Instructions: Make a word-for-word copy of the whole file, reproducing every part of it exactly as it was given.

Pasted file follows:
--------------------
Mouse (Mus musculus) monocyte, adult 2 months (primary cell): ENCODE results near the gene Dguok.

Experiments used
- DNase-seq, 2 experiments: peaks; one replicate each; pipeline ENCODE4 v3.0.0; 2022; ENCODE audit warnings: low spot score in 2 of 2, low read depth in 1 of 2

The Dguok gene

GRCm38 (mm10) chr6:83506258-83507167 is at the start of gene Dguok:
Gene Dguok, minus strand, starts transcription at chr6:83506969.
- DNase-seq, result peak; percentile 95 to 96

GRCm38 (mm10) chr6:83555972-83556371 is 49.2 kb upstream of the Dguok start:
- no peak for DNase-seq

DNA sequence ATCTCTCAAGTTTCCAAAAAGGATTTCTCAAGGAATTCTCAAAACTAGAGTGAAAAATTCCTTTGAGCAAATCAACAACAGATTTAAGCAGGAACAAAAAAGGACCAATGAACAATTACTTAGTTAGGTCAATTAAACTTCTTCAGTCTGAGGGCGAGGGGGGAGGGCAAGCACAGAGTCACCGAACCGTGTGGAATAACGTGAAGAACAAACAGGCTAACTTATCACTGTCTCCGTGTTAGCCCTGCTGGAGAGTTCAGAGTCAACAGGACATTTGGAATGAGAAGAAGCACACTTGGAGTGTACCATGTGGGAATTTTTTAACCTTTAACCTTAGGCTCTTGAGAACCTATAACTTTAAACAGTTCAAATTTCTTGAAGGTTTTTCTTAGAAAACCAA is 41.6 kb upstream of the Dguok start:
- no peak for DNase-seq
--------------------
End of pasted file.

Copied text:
Mouse (Mus musculus) monocyte, adult 2 months (primary cell): ENCODE results near the gene Dguok.

Experiments used
- DNase-seq, 2 experiments: peaks; one replicate each; pipeline ENCODE4 v3.0.0; 2022; ENCODE audit warnings: low spot score in 2 of 2, low read depth in 1 of 2

The Dguok gene

GRCm38 (mm10) chr6:83506258-83507167 is at the start of gene Dguok:
Gene Dguok, minus strand, starts transcription at chr6:83506969.
- DNase-seq, result peak; percentile 95 to 96

GRCm38 (mm10) chr6:83555972-83556371 is 49.2 kb upstream of the Dguok start:
- no peak for DNase-seq

DNA sequence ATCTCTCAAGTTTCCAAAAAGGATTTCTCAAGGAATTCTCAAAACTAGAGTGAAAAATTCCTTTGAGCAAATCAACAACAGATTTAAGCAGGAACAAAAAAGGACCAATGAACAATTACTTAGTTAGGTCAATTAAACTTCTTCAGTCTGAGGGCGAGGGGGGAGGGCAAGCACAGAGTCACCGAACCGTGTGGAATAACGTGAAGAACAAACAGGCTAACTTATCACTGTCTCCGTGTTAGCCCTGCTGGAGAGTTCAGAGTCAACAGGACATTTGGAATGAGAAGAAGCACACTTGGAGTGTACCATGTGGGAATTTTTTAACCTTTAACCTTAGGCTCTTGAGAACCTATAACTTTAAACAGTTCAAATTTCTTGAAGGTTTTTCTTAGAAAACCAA is 41.6 kb upstream of the Dguok start:
- no peak for DNase-seq